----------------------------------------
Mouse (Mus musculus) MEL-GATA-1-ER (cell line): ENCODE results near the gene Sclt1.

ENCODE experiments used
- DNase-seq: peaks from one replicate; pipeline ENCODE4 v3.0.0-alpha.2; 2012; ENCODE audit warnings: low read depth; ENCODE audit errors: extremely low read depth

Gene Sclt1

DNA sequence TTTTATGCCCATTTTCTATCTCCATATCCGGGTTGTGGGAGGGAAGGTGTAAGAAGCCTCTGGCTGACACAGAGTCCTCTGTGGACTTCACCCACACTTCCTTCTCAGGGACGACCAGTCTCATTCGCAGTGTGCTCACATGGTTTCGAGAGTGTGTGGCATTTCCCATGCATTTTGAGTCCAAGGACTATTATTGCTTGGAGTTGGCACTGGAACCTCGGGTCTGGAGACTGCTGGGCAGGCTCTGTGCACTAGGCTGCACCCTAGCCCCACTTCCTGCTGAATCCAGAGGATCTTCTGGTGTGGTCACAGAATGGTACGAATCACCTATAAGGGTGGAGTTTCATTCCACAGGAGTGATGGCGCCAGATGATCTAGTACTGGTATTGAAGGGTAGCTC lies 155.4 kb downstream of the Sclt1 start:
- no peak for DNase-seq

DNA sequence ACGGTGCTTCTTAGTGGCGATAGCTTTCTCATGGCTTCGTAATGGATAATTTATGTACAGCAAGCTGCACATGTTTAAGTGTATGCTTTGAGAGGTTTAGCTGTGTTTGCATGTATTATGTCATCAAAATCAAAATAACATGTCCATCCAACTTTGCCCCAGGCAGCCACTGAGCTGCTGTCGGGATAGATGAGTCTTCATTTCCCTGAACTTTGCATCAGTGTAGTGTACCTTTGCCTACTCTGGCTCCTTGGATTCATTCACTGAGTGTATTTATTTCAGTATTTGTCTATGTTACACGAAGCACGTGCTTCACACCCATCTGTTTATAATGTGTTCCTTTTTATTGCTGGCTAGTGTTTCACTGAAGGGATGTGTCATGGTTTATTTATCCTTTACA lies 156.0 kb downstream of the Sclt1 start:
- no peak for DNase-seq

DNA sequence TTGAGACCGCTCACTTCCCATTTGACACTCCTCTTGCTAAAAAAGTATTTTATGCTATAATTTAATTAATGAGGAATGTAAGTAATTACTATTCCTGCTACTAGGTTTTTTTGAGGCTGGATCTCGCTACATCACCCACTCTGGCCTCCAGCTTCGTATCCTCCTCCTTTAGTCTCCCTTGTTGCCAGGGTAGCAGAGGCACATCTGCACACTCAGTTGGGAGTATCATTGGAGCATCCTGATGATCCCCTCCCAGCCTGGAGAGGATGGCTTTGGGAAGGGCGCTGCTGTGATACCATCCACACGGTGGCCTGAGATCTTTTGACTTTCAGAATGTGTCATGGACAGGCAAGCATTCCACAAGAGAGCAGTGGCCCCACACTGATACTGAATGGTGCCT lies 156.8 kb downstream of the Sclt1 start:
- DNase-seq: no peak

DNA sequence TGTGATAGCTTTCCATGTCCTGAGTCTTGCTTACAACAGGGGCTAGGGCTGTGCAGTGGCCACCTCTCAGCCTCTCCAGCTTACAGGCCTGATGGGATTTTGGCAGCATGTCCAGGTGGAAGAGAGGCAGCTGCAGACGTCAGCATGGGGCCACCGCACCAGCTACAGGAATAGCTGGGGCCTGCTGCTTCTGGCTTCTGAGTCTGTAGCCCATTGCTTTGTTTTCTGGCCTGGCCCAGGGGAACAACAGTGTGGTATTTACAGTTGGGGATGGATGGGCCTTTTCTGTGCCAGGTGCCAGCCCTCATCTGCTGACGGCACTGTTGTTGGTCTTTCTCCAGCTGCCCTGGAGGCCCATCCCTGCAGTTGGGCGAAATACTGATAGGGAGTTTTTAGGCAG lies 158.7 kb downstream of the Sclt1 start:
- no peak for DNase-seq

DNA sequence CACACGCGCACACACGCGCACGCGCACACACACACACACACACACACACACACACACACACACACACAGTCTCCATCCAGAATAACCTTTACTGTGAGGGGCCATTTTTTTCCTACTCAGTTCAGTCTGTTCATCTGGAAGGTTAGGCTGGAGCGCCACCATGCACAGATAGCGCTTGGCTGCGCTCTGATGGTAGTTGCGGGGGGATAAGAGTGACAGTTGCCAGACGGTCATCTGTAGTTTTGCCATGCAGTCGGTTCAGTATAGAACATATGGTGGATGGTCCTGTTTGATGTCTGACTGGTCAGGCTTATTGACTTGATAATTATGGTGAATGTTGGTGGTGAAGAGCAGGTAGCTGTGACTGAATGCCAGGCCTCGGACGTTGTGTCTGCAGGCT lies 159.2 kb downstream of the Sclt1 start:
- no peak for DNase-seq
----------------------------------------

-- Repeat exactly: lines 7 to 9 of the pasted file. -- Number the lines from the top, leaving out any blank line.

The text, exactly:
DNA sequence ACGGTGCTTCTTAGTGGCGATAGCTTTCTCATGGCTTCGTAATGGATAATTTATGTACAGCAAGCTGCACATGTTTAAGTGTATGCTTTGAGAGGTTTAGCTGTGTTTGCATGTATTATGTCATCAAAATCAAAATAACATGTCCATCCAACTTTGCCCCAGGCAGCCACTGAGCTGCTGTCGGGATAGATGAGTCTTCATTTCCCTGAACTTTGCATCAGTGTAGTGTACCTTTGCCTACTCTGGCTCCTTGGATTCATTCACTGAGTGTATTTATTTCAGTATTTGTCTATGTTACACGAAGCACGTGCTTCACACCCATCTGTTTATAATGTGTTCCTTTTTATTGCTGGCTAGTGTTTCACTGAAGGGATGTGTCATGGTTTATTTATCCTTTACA lies 156.0 kb downstream of the Sclt1 start:
- no peak for DNase-seq

DNA sequence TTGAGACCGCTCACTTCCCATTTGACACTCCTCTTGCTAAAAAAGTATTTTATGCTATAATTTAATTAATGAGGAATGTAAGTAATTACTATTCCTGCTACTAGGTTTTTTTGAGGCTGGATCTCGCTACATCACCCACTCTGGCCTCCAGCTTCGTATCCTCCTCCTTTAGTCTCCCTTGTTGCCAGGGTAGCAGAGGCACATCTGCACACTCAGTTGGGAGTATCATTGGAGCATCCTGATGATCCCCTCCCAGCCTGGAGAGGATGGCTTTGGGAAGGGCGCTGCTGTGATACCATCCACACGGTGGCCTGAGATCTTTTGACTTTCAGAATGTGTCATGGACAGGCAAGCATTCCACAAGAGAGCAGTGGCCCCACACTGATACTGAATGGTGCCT lies 156.8 kb downstream of the Sclt1 start: